Introduction to Galatians 4
INTRODUCTION TO GALATIANS 4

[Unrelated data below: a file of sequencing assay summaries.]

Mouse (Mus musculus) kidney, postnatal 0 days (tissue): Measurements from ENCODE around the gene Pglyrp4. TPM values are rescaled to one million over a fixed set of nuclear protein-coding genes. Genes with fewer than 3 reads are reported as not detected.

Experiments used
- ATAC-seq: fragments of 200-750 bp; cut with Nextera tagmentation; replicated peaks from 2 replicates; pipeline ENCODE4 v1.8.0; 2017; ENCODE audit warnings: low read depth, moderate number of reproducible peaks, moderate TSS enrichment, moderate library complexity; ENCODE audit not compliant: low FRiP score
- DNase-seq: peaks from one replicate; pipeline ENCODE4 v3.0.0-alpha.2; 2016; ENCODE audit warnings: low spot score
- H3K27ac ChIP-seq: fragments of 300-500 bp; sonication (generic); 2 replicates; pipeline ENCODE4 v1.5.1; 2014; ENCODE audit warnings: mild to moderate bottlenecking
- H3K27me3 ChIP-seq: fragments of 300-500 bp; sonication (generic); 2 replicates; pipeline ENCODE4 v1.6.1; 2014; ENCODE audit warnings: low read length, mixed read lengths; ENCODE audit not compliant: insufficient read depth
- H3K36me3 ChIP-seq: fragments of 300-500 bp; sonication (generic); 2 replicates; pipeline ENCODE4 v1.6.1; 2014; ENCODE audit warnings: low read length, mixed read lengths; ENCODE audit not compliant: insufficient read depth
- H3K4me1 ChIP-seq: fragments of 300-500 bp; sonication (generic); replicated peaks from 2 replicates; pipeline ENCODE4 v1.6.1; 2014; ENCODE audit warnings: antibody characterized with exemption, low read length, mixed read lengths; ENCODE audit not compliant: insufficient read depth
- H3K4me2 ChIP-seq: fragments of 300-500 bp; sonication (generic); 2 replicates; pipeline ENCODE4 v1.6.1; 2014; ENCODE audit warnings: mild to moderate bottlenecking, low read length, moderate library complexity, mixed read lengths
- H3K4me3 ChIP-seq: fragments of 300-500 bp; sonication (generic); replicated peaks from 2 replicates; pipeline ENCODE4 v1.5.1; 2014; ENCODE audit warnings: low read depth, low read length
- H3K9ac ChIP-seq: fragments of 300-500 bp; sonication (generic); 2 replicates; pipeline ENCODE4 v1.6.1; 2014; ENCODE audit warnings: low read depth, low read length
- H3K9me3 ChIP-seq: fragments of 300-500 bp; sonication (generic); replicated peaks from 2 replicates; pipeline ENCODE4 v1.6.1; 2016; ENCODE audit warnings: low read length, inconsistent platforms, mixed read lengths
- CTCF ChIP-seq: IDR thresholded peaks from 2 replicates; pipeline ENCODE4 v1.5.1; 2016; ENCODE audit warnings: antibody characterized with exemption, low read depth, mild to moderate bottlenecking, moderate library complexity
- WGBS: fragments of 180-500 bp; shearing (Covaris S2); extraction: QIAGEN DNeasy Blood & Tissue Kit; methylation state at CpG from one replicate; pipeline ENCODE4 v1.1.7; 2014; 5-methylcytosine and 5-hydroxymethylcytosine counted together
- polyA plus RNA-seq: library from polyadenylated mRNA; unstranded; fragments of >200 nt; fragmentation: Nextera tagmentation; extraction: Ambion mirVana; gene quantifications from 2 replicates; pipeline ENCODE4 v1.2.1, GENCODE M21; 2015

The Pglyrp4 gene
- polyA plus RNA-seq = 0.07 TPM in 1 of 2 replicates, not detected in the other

In this chapter the apostle discourses concerning the abrogation of the ceremonial law, under which the Old Testament saints were, being as children under tutors; blames the Galatians for returning to it when they were freed from it; puts them in mind of their former affection to him and to his ministry; describes the false apostles, who had been the occasion of their departure from the truth, and by a beautiful allegory sets forth the difference between the legal and Gospel dispensations. And whereas in the latter part of the preceding chapter he had compared the law to a schoolmaster, under which the Jews were till Christ came; he here makes use of another simile to express the same thing by, which is that of an heir while under age being under tutors and governors, until the time fixed by the parent's will, Ga 4:1,2 an accommodation of which simile is in Ga 4:3, by which the Jews under the former dispensation are represented as children, and as in a state of bondage to the ceremonial law, from which there is a deliverance by Christ at the appointed time of the Father, by whom he was sent for that purpose; the act of sending is ascribed to God the Father; the person sent is described as the Son of God; the time when is called the fulness of time; and the circumstances under which he was sent were, that he was made of a woman, and made under the law, Ga 4:4, the ends of his being sent were to redeem his people from it, who were under it; and that they might receive the adoption of children, the privilege and spirit of it, Ga 4:5. Hence because they were the sons of God, and as a fruit and effect of the redemption of them by Christ, the Spirit of God is sent down into their hearts, to make known and witness their adoption, Ga 4:6, and the benefits arising from hence are, that such are or should be no longer the servants of the law, but are children and free from it, and are heirs of God, Ga 4:7, and that the grace of God might appear the more illustrious in this privilege of sonship, and the folly of the Galatians be more manifest in returning to the ceremonial law, notice is taken of what they were and did before conversion, and what they were inclined to now; that whereas whilst they were ignorant of God, they served nominal fictitious deities, such as were not by nature gods; and yet now, though they knew God, and were known of him, seemed desirous of being in a state of servitude and bondage to the weak and beggarly elements of the ceremonial law, Ga 4:8,9, of which instances are given in their observing days, months, times and years, Ga 4:10, which gave the apostle a great deal of concern, fearing his labour among them was in vain, and to no purpose, Ga 4:11, wherefore he entreats them as his brethren to imitate him, who being a Jew, yet had relinquished the observation of the ceremonial law, Ga 4:12, and then he reminds them of their former regard unto him; how that though he preached the Gospel to them through much weakness, yet they did not despise him and reject him on account of his infirmities, but received him with all the tokens of respect imaginable, as if he had been an angel; yea, as if he had been Christ himself, Ga 4:13,14, who then reckoned themselves happy persons on account of the Gospel he preached to them, and then had such an affection for him, that if it had been needful they would have given their eyes unto him; and yet now he was become their enemy for preaching the same truths he did then, justification by faith in Christ's righteousness and the abrogation of the law, Ga 4:15,16, next he gives an account of the false apostles, who pretended a zealous affection for the Galatians; which was not a good one, nor with right views, Ga 4:17, though zeal in a good cause, and which continues, is very commendable, Ga 4:18, and such a constant and hearty attachment had the apostle to them; wherefore he calls them his little children, says he travailed in birth on their account, it being his earnest desire that Christ might appear to be formed in them, Ga 4:19, wherefore since he was in doubt and distress about them, he was very desirous of being with them, and to alter his way of arguing with them; and from the law, and not the Gospel, show them their mistake and folly, Ga 4:20,21, which he does in the following allegorical way, by observing that Abraham had two sons, the one by a servant maid, the other by his lawful wife; the one was after the flesh, the other by promise; which allegorically signified the two covenants of Sinai and of Sion, Ga 4:22-24. Agar the bondmaid represented the covenant made at Mount Sinai in Arabia, under which the carnal Jews and their posterity were in a state of bondage; and Sarah the free woman, the covenant of grace under the Gospel dispensation and the Gospel church state, which is from above, free, fertile, and numerous, Ga 4:25,26, which is confirmed, Ga 4:27, by a passage out of Isa 44:1 and as these two women were typical of the two covenants, so their respective offspring represented the two sorts of professors, legalists and evangelical Christians. True believers in Christ are like Isaac, the children of the promise; legalists are like Ishmael, men after the flesh, and of the same persecuting spirit with him: wherefore as it was then, that carnal Ishmael persecuted spiritual Isaac, so at this time the carnal Jews persecuted the real Christians, Ga 4:28,29 nevertheless for the comfort of the latter, it is observed out of the Scripture that the former shall be cast out, and not be heir with them, Ga 4:30, and the conclusion of the whole is, that the saints under the Gospel dispensation are not in bondage to the law, but are made free by Christ; to which freedom they are called, and in which they should stand, Ga 4:31.